Dementia patients suffering from confusion and cognitive issues may leave the stove, light or TV on. This may cause serious issues, especially in the case of leaving a fire hazard like oven or stove on for longer than desired. This developing piece of technology is designed specifically to monitor use of electrical appliances and prevent disasters like fire. By plugging the device into a power strip or wall outlet, it can be used to alert caregivers about appliances use and any other cause of concern.

GPS Location and Tracking Devices

Dementia patients are at risk of getting lost and wandering off without recourse to find their way back. One of the major symptoms of dementia in fact is, difficulty with coordination and motor issues. Coupled with difficulty with visual and spatial abilities, the chances of seniors with dementia losing their bearings is very high.

Location tracking devices which can be worn anywhere on the body-as a piece of jewelry, inside shoe soles or as a watch use GPS to track location. The alert systems that are part of the location devices will then inform caregivers if their seniors have wandered off into an unidentified area. And in addition, alert emergency personnel to ensure safe return, if the caregivers can’t reach the spot themselves.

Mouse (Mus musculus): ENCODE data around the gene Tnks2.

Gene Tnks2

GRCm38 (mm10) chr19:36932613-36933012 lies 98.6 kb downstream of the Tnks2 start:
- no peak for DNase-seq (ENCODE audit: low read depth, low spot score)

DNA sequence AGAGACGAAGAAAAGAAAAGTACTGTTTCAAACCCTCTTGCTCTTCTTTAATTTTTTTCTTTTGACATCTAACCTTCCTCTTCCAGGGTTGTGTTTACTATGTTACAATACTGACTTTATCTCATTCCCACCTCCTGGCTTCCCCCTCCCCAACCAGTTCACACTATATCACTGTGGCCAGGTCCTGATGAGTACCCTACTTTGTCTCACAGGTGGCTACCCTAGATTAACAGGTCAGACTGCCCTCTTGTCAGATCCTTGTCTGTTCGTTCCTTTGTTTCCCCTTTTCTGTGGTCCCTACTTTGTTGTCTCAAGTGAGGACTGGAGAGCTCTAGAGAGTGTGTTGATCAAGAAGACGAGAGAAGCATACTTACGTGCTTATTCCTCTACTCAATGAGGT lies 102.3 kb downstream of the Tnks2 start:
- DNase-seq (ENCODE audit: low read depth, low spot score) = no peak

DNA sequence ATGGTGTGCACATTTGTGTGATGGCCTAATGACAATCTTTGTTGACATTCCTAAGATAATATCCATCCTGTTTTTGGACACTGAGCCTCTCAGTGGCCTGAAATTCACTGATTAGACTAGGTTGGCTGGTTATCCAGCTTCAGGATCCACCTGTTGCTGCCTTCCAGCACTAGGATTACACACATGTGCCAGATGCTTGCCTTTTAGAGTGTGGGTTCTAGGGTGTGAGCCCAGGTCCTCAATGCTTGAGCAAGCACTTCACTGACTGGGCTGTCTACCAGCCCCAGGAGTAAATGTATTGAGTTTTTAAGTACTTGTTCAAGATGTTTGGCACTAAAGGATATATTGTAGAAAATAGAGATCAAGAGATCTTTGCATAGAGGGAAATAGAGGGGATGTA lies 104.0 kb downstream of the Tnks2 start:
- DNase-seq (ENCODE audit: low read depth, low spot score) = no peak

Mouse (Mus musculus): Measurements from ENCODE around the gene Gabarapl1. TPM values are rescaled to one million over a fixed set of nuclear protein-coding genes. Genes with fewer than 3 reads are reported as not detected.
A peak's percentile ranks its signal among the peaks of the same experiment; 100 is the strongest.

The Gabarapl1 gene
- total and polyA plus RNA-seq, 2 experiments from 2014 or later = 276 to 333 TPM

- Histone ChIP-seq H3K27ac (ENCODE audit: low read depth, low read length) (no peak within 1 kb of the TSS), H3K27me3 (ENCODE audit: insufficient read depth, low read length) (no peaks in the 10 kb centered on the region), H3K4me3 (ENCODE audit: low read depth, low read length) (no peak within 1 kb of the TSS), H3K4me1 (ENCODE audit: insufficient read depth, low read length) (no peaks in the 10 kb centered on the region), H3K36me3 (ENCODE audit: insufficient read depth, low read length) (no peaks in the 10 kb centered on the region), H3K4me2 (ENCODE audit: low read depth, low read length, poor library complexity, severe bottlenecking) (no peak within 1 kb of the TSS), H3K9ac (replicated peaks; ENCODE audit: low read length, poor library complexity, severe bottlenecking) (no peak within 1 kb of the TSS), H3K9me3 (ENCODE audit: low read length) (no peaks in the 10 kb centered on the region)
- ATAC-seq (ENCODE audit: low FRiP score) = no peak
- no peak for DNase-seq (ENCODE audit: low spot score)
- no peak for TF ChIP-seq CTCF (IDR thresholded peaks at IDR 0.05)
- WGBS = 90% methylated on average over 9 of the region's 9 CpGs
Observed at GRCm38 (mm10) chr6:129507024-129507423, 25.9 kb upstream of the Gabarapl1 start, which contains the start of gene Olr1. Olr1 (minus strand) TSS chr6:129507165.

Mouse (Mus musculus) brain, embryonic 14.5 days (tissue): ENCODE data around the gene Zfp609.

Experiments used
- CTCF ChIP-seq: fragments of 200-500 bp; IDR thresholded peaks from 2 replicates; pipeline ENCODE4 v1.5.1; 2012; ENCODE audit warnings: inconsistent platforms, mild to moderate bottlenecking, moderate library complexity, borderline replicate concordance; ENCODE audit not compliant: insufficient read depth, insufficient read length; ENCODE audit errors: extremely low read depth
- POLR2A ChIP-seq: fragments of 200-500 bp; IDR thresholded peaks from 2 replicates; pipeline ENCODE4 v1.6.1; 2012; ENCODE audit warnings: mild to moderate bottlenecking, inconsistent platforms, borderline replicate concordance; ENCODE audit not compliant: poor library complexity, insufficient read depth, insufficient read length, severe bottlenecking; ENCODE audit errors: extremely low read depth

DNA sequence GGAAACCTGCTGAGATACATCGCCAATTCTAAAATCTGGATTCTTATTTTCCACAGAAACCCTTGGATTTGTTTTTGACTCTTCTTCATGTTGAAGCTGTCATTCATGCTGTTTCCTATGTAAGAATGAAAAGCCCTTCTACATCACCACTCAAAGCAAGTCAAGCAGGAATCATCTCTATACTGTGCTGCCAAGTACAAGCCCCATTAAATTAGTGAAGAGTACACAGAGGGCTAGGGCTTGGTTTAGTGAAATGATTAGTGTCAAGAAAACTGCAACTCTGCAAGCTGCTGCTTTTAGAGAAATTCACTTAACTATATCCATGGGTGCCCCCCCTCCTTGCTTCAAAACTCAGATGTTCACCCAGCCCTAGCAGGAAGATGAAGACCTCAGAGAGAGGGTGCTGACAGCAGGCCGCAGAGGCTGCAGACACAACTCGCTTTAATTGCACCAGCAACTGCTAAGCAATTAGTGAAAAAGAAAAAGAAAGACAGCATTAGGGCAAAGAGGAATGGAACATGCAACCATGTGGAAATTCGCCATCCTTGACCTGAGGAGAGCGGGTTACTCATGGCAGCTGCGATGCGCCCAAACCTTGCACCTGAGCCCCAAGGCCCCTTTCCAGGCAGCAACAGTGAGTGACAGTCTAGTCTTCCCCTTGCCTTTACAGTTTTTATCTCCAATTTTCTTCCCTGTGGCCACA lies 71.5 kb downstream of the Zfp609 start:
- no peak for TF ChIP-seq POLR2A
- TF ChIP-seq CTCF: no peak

Home Care Robots

This technology is still in the development stage with prototypes available for sale. In essence, it serves to replace the job of a caregiver by taking care of household tasks. Home care robots can help dementia and Alzheimer's patients with mobility issues complete housework efficiently. And in some case also remind elders to take medication or alert medical professionals in case of crisis. One of the symptoms of dementia is difficulty handling complex tasks. A robot that does the task instead can relieve much of the associated anxiety for patients and caregivers,

Last but not least: Sensor Technology